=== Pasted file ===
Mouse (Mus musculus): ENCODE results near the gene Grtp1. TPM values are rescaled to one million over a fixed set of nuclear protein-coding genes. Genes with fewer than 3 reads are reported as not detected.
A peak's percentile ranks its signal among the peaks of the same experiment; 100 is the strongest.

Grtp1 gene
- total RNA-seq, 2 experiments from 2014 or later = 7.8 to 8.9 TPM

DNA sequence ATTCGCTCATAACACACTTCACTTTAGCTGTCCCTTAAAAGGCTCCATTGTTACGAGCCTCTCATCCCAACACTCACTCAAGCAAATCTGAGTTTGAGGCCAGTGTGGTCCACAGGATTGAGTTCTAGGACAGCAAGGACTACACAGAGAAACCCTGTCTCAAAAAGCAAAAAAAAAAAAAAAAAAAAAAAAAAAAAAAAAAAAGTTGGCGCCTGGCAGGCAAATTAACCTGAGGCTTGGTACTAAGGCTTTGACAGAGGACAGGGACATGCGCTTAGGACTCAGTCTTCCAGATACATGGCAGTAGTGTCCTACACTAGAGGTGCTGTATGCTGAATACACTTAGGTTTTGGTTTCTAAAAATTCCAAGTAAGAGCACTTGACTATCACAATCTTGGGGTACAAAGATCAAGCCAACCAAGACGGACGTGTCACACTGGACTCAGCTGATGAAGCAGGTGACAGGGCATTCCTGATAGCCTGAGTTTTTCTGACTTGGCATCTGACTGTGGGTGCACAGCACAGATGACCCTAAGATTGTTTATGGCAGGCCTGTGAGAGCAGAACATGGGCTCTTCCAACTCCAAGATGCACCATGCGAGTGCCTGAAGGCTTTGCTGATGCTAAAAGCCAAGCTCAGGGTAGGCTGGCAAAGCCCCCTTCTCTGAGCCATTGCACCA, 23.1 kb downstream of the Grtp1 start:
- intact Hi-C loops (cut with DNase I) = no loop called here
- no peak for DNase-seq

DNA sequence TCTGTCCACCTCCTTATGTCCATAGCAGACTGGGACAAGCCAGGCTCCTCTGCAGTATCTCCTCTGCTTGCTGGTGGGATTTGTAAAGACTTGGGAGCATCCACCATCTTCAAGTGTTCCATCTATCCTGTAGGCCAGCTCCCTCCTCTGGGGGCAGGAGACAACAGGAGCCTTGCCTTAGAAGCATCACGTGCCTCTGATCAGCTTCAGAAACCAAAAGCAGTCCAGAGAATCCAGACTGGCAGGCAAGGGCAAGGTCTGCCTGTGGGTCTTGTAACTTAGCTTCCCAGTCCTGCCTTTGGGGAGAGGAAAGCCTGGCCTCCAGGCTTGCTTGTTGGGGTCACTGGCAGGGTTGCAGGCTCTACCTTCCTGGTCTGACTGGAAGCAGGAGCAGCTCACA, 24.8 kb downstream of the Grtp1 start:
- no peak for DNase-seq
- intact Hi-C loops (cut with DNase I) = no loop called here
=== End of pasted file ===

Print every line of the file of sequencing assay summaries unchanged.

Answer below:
Mouse (Mus musculus): ENCODE results near the gene Grtp1. TPM values are rescaled to one million over a fixed set of nuclear protein-coding genes. Genes with fewer than 3 reads are reported as not detected.
A peak's percentile ranks its signal among the peaks of the same experiment; 100 is the strongest.

Grtp1 gene
- total RNA-seq, 2 experiments from 2014 or later = 7.8 to 8.9 TPM

DNA sequence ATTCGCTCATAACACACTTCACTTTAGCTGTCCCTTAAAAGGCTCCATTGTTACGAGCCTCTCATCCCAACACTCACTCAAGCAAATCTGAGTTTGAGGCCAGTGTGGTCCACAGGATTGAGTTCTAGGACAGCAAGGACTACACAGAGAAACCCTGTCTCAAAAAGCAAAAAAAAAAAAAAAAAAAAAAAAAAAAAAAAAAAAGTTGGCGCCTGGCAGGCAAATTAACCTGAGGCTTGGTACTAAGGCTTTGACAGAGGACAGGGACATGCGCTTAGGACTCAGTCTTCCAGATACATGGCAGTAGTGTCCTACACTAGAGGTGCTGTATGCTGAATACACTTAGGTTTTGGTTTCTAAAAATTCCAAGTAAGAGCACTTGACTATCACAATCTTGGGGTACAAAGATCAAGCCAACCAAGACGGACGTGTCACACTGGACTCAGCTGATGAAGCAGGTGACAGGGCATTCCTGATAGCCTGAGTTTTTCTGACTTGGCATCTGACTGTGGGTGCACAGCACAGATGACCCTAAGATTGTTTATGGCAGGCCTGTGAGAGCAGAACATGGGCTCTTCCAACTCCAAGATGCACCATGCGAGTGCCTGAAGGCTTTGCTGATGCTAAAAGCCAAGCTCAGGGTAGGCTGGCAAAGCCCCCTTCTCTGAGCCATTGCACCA, 23.1 kb downstream of the Grtp1 start:
- intact Hi-C loops (cut with DNase I) = no loop called here
- no peak for DNase-seq

DNA sequence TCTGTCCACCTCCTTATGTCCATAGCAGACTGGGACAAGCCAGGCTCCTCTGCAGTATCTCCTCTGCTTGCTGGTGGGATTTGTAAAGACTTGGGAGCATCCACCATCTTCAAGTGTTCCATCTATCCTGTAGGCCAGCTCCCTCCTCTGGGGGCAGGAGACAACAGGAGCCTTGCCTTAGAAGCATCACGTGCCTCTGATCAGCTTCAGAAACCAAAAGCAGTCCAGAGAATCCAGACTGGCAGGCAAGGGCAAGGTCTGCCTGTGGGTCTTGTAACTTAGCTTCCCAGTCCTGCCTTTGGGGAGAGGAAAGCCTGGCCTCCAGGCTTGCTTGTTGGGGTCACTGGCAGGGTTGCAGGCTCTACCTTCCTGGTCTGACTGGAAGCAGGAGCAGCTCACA, 24.8 kb downstream of the Grtp1 start:
- no peak for DNase-seq
- intact Hi-C loops (cut with DNase I) = no loop called here